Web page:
Company Steps Up to Help Deliver PPE from NYC to Indonesia
December 17, 2021 - Leave it to a world-class copper company to be one of the major players in a world-class effort to save lives and help overcome COVID-19 with a mammoth shipment of medical supplies from New York City to Indonesia.
Approached in early November by the American Indonesian Chamber of Commerce to donate up to $300,000 needed to ship 46 40-foot containers of surplus PPE, Richard Adkerson, Chairman of the Board and CEO, and Kathleen Quirk, President and Chief Financial Officer, quickly agreed to support the effort in full.
“With our operations and many employees in Indonesia, we were happy to support the transportation of needed medical supplies to the area to help COVID-19 relief efforts,” Adkerson said. “This is a great example of companies coming together in the fight against COVID-19.”
The shipment, which includes more than 1.9 million N95 masks, 1 million COVID-19 test kits and 1.6 million disposable gowns, was donated by the City of New York to Yayasan BUMN untuk Indonesia, the foundation arm of the Ministry for State Owned Enterprises in Indonesia.
While a recent spike in COVID-19 cases due to the Delta variant has subsided, there is still an urgent need for relief supplies in Indonesia. In July, the Global Task Force on Pandemic Response issued a call to action in response to a surge of cases due to the Delta variant in Southeast Asia. In addition to Freeport, stepping up to lead the response were Microsoft and Deloitte.
The effort to get the massive donation from the Big Apple to Indonesia was led by Wayne Forrest, President of the American Indonesian Chamber of Commerce, and the US-ASEAN Business Institute Council, with financial support from Freeport and technical assistance from Deloitte, FedEx and UPS.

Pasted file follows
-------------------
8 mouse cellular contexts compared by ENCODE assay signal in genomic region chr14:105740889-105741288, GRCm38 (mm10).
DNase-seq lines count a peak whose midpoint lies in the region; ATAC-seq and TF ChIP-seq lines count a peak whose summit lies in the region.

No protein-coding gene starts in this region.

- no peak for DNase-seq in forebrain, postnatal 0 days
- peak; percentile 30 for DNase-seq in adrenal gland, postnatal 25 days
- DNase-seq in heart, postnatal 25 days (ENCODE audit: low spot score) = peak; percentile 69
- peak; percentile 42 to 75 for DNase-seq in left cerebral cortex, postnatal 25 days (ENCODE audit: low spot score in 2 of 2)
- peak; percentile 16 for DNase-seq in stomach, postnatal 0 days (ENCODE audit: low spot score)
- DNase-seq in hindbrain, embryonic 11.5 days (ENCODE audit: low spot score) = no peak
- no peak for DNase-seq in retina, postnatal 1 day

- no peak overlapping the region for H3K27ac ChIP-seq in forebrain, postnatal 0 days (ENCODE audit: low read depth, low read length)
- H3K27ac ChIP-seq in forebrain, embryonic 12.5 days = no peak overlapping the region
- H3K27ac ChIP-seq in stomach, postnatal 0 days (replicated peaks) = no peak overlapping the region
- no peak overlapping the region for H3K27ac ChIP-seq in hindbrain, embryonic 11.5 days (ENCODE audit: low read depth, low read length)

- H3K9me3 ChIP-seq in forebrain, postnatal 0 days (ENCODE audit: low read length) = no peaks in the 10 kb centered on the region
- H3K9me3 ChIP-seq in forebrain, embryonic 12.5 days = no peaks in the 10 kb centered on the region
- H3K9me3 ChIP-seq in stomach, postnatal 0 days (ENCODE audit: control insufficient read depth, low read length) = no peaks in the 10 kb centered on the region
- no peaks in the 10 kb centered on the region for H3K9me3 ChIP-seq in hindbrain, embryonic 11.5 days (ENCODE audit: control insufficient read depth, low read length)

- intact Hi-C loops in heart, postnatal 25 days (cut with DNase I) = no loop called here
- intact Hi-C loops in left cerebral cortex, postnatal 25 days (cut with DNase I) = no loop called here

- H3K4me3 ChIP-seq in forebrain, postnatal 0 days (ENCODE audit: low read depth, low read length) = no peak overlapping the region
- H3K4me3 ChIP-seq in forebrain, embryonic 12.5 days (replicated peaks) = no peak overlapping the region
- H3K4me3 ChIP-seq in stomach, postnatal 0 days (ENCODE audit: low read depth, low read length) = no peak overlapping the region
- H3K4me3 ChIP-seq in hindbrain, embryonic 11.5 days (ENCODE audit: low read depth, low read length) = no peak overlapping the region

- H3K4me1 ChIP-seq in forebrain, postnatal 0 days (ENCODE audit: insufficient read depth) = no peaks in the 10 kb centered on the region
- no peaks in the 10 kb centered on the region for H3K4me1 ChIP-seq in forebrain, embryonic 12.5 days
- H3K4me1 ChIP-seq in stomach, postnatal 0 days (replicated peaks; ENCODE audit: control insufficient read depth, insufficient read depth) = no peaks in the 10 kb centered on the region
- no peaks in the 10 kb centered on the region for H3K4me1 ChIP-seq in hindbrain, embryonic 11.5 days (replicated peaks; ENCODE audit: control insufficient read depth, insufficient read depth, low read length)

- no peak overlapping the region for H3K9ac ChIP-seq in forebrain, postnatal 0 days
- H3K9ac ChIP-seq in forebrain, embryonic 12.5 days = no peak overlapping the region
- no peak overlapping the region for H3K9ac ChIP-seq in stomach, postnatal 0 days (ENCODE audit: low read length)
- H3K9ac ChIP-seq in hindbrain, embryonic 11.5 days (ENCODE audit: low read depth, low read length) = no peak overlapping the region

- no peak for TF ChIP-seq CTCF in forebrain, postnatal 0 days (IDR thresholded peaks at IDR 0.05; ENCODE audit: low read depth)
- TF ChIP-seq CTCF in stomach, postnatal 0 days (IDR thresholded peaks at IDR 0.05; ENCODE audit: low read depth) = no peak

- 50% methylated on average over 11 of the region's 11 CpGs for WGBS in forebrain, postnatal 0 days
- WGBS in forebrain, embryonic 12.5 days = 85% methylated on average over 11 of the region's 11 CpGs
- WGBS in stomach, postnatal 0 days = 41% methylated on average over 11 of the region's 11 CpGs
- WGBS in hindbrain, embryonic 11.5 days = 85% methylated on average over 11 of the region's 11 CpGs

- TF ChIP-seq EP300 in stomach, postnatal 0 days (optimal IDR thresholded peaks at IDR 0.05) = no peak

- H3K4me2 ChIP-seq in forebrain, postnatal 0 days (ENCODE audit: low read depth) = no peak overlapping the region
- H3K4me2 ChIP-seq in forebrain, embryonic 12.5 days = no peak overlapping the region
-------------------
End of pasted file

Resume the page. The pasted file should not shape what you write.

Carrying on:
Getting such a massive shipment on its way in a timely fashion was a product of relationships that go back in New York City since Indonesia’s inclusion in the United Nations after the country’s independence in 1963.
“Freeport-McMoRan had headquarters here and still have people here, so there were some good, longstanding relationships with the American Indonesian Chamber of Commerce, US-ASEAN and the City of New York,” Forrest said, “It was the power of these relationships with these pretty important players that allowed this to happen.”
The first shipment of containers departed New York on October 30 with an estimated arrival in Jakarta in December. The sea shipments follow two air shipments of supplies delivered in September by FedEx and UPS.
To commemorate the relief effort, Abdul Kadir Jailani, Director General for Asia-Pacific and African Affairs, New York City, plans to make a symbolic visit to the now-empty warehouse in the city that had stored the surplus before the joint relief effort got the shipment on its 8,700-mile way to Jakarta.
Forrest, who has been to the warehouse himself, said he likes the idea of Jailani’s trip.
“If you think about how many warehouses there are in New York City, just finding the right warehouse and confirming that the medical supplies were in it was hard enough to do,” Forrest said. “So, getting all those supplies from a warehouse in the middle of New York City to the other side of the world where people can use them as quickly as possible, that’s a big accomplishment that should be a point of pride to people at Freeport.”
Cover and inside photo: The company donated $300,000 to help pay transport costs of surplus medical supplies donated by the City of New York to a non-profit in Indonesia.